Tornado Safe Rooms In Schools A Popular, But Costly Idea In the aftermath of the destruction in Moore, Okla., residents throughout Tornado Alley want storm shelters installed in schools. Some schools in the region already have them, but funding to build new ones is hard to come by.
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Tornado Safe Rooms In Schools A Popular, But Costly Idea

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Tornado Safe Rooms In Schools A Popular, But Costly Idea

Tornado Safe Rooms In Schools A Popular, But Costly Idea

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  • <iframe src="" width="100%" height="290" frameborder="0" scrolling="no" title="NPR embedded audio player">
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The debate over safe rooms in schools is a debate about balancing safety with cost. And it's spread beyond Oklahoma. In southwest Missouri, officials have built a few school safe rooms already, and they're trying to build more. From member station KSMU in Springfield, Missouri, Scott Harvey reports.

SCOTT HARVEY, BYLINE: Carina O'Connell is preparing dinner tonight under the pavilion at Phelps Grove Park in Springfield, where she's eating with her nine-year-old twin sons, Samuel and John Patrick. A mixture of curiosity and fear have the boys often going online to track big storms. Their mother says the family's recent addition of a safe room at home helped ease a lot of concerns, especially for John Patrick.

CARINA O'CONNELL: Now that we have our storm shelter, I mean, he was still upset but once we were in there, you know, and we were playing games and, you know, he was very calm. It was a sense of peace for us that we actually have this now.

HARVEY: But when at school at Sunshine Elementary, the O'Connell boys don't have the safest place to ride out a storm. While Springfield has more than 50 school buildings, so far only three are equipped with a safe room that meets FEMA 361 standards, a room that can withstand the impact of an EF5 tornado. Dave Bishop is the district's director of facilities. He says when FEMA awarded funding to the district, safe rooms were build at three schools.

One of them is here at Jeffries Elementary, where Bishop is showing off a safe room that was built from pre-stress concrete with straps at the ceiling capable of withstanding wind shear. FEMA's $1.6 million grant paid for 75 percent of the cost of this room, which also serves as the school's gymnasium and can protect about 500 people. When school's not in session, it serves as a shelter for residents within a half-mile radius.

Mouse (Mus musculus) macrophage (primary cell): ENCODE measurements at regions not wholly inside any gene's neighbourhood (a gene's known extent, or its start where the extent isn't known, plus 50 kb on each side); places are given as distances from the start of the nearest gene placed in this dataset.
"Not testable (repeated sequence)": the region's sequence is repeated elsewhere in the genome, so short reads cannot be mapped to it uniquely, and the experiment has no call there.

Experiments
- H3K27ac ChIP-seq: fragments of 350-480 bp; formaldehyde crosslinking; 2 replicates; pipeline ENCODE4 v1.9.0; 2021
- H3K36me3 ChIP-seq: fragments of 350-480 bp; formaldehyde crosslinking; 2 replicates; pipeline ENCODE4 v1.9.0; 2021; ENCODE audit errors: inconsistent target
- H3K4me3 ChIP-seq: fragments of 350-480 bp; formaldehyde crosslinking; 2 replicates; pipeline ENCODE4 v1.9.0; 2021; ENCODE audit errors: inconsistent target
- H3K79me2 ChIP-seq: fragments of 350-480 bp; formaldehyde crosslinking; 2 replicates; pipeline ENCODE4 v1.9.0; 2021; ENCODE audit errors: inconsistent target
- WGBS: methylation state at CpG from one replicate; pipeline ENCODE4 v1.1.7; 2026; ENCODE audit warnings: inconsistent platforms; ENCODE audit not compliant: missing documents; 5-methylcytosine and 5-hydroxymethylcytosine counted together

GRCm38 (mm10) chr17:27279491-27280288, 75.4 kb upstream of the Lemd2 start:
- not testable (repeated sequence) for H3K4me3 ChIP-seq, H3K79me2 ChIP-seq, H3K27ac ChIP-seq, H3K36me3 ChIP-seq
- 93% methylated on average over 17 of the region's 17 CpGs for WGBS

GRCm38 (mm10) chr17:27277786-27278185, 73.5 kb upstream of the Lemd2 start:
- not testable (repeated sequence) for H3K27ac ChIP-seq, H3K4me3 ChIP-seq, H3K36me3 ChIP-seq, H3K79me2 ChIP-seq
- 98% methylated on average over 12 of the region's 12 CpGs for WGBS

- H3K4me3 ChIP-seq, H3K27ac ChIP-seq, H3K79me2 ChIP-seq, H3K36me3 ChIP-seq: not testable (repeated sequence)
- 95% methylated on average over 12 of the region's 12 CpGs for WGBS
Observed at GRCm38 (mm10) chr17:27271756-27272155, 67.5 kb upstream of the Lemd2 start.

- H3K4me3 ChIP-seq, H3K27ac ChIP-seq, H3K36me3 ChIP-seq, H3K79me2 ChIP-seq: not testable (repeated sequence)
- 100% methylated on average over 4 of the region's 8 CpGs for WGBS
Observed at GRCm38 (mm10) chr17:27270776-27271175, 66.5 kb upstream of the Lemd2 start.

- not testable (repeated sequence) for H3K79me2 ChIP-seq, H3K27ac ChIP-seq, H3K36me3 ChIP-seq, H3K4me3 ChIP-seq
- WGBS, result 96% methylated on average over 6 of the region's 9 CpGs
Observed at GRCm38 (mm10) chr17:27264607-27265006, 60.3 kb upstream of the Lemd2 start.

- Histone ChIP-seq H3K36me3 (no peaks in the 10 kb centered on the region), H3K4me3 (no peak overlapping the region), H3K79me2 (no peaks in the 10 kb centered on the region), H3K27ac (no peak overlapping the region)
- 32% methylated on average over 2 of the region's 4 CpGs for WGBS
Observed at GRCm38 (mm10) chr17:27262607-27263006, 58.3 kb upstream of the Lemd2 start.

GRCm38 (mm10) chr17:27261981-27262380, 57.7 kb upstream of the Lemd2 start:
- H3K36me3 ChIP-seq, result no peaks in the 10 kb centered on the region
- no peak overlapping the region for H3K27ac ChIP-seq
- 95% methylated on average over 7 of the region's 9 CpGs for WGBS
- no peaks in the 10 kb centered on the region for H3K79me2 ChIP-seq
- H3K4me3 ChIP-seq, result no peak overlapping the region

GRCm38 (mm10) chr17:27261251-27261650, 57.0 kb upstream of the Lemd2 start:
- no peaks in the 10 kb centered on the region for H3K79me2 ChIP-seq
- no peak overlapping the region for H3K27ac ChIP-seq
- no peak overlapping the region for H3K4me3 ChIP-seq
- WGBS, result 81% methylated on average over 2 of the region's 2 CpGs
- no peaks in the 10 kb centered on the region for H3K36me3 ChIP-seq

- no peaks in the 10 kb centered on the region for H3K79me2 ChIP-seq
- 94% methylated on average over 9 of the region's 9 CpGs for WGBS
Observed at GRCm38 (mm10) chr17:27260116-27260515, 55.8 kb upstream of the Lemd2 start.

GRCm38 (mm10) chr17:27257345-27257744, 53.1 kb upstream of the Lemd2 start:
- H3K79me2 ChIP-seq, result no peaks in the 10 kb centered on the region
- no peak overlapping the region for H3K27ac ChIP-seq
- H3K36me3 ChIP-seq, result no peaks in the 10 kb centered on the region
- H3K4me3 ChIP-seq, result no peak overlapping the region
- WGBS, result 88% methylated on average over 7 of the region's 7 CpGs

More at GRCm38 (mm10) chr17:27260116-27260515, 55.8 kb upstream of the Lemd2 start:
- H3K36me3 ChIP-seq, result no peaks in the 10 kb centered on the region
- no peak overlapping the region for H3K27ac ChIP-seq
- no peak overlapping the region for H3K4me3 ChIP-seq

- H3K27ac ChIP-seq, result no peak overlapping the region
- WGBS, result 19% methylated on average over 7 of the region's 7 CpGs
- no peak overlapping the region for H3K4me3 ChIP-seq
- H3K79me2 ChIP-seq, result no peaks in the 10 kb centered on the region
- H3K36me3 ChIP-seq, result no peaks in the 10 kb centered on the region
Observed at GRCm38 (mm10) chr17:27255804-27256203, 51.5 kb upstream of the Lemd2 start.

DAVE BISHOP: We were able to take a matching grant of 25 percent and build this room, which I think speaks for itself. It's a very nice facility and it provides some peace of mind.

HARVEY: Springfield Public Schools has applied for additional FEMA funds to build safe rooms in another three schools. As for the buildings that don't have active safe rooms, Bishop says the district has a crisis plan tailored to each site, placing students where structure and building materials are the strongest. But after the storm in Oklahoma, Carina O'Connell is considering a different plan for her children.

O'CONNELL: I think I might be looking at the weather a little closer and then possibly taking them out of school in order to get them in my shelter.

HARVEY: Helen Grant didn't have that option. Her two daughters attend Central Elementary in Moore, Oklahoma, which has no safe room and was placed on lockdown before Grant ever had a chance to pick them up. After seeing the destruction at Plaza Towers and Briarwood Elementary, she decided to sign a petition that calls on Oklahoma Governor Mary Fallon to require all schools in the state to build safe rooms.

HELEN GRANT: And even if the money is hard to come by, I'm sure they can find a way to pay for this.

BOB ROBERTS: My name's Bob Roberts. I'm the emergency manager for Tulsa Public Schools.

HARVEY: While Roberts hopes to someday have safe rooms in all Oklahoma schools, he's concerned about how to pay for them.

ROBERTS: We have to look at what's the most effective thing we can do with the money we have available.

HARVEY: If nothing else, says Roberts, he believes schools should be reinforced to better withstand the storms' impact.

JEFF OLSEN: Here's the first safe room we ever had tested.

HARVEY: Back in Springfield, Missouri Storm Shelter's founder Jeff Olsen is in a showroom pointing out the damage to a steel shelter caused when a 2 by 4 was shot at 100 miles per hour, part of testing performed on the safe rooms he builds for homeowners. These are the kinds of shelters that Moore, Oklahoma's mayor says he'd now like to require in every new home build there. But when Joplin, Missouri officials tried to do just that following the devastating tornado there two years ago, its city council deemed that making that mandatory would be too expensive for homebuilders. For NPR News, I'm Scott Harvey in Springfield, Missouri.

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